A Few Good Words of Bad News
The admission by the nation’s top general that the demands of wars in Iraq and Afghanistan are hurting U.S. military readiness indicates that common sense continues to have its place. The blunt honesty of the chairman of the Joint Chiefs of Staff, Gen. Richard B. Myers, is a bracing change from repeated claims by Pentagon civilians and President Bush that everything is fine.
Myers reported to Congress this week that the armed forces would have more trouble this year than last in quickly winning a new major combat operation and would suffer higher casualties. That’s a realistic reflection of the cost of tying up 140,000 troops, more than 10% of U.S. active-duty forces, in Iraq even as recruiting lags substantially. It also contrasts with Bush’s statement at his press conference last week that when he asks Myers about strains on readiness the general says he “doesn’t feel we’re limited” and the military has “plenty of capacity.”
The troops are having problems. The proposed Pentagon budget for the next fiscal year is $420 billion. Add in supplemental spending for Iraq and Afghanistan and it’s about half a trillion dollars. Such enormous amounts of money have not bought security for the road from the Baghdad airport to downtown or information on the whereabouts of Osama bin Laden or his acolyte in Iraq, Abu Musab Zarqawi.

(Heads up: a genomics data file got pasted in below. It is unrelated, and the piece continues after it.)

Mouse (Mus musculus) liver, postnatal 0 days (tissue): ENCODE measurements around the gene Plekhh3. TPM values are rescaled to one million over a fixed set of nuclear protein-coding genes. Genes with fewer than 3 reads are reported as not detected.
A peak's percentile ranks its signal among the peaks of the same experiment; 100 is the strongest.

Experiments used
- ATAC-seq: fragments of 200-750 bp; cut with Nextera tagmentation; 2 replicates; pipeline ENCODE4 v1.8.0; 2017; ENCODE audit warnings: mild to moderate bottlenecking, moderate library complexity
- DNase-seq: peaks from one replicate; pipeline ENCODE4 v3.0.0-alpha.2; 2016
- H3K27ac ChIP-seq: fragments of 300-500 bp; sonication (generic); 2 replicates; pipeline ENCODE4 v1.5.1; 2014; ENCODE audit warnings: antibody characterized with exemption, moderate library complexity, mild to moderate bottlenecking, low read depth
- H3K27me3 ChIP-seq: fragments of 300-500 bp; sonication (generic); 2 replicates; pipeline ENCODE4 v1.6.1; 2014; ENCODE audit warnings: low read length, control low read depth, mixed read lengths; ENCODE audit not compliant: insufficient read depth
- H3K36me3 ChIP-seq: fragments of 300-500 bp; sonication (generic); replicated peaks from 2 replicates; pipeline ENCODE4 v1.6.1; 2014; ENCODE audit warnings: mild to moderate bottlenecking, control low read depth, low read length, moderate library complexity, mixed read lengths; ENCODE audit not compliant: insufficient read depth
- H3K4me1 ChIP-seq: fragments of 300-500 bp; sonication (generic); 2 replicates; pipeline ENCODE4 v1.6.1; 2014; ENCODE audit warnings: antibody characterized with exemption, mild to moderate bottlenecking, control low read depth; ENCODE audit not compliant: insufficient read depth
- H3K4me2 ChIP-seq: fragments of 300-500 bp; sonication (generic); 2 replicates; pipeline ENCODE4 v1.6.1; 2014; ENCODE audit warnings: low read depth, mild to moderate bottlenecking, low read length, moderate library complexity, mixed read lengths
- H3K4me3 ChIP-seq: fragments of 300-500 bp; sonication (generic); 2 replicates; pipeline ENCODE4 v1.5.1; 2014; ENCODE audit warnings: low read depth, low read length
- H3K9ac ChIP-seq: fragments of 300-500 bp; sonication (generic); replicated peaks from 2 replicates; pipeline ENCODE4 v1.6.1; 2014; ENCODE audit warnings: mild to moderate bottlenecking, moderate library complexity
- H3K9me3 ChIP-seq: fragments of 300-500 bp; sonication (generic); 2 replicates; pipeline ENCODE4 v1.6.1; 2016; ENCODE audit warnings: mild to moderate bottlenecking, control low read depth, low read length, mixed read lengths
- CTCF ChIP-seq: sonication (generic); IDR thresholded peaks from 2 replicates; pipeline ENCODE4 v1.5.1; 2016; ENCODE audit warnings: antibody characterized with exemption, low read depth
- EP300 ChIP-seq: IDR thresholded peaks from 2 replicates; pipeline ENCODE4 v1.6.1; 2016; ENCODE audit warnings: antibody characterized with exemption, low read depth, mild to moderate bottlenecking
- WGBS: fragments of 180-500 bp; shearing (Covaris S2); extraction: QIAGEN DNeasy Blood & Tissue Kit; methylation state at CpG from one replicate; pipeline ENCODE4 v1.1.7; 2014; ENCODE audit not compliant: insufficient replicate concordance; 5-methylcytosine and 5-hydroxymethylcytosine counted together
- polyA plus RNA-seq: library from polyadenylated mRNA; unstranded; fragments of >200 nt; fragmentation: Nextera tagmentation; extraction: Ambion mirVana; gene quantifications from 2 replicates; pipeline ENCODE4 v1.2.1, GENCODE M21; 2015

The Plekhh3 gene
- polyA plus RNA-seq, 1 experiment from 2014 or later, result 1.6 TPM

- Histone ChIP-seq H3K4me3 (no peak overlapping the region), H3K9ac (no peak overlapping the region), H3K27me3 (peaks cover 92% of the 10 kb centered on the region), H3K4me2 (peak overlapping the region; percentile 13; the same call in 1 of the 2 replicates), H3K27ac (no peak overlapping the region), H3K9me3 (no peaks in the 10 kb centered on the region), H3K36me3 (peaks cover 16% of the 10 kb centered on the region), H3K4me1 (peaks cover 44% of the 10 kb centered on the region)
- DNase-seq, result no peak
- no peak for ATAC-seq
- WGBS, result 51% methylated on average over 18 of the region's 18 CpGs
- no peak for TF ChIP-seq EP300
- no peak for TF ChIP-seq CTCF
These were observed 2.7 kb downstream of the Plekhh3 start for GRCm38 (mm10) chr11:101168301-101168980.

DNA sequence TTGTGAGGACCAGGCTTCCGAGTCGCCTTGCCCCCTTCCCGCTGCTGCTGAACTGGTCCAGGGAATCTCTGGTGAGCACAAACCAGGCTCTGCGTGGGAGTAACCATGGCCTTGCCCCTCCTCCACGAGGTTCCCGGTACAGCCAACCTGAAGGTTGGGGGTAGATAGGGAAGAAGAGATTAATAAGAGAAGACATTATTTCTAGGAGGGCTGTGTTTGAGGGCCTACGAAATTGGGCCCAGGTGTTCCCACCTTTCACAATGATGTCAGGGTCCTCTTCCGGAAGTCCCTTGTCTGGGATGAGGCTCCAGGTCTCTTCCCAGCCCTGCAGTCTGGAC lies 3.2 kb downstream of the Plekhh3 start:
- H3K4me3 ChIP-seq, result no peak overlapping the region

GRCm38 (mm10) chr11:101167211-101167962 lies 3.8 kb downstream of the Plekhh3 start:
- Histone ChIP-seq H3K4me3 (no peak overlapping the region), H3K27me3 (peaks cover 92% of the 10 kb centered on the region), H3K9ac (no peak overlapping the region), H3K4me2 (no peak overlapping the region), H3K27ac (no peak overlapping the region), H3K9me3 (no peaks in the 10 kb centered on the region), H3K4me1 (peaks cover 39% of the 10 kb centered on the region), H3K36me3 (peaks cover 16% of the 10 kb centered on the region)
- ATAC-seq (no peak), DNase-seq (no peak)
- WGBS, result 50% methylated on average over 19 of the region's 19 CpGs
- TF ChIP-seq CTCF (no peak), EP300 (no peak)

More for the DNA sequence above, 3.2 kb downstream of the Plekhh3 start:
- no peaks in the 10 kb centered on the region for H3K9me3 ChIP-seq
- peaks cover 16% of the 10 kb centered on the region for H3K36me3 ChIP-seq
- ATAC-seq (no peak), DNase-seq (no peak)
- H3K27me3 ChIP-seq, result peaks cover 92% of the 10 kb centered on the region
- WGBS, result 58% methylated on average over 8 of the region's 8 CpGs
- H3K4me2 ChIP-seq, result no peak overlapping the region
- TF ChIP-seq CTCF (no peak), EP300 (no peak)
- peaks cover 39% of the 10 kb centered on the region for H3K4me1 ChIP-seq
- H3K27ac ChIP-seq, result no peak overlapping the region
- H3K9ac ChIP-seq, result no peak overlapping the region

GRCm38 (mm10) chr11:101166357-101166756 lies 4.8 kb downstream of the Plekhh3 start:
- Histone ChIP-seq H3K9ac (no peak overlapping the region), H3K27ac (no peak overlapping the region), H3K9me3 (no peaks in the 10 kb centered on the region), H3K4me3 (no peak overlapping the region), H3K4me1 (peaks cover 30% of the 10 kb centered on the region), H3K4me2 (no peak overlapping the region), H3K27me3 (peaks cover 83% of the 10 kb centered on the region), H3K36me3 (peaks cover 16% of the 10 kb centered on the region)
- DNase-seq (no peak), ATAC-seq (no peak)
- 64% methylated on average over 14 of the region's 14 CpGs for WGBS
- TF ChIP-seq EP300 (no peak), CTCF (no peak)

As for recruitment and reenlistment, a Denver television station reported last week that Army recruiters told a 17-year-old student (pretending to be a high school dropout with a drug problem) to lie about his background so he could enlist. All of it was right there on video. An Army officer said two recruiters were suspended and the allegations were being investigated, but recruiters elsewhere have told of being pressured to break the rules to bring in enlistees.
Myers’ annual report concluded that the U.S. military would win any combat operation, but one official said, “We would have to win uglier.” That’s shorthand for more destruction and civilian casualties.
Myers’ conclusion does not indicate a greater threat to this country, but it points to a more protracted and expensive campaign if hostilities break out elsewhere. For all the emphasis in recent years on unmanned aircraft and high-tech weapons, the problems of Afghanistan and Iraq should remind U.S. administrations of the bottom line for armies: feet on the ground. Precision-guided missiles are all but useless against improvised explosive devices at the side of the road and are of no use at all in building democratic institutions.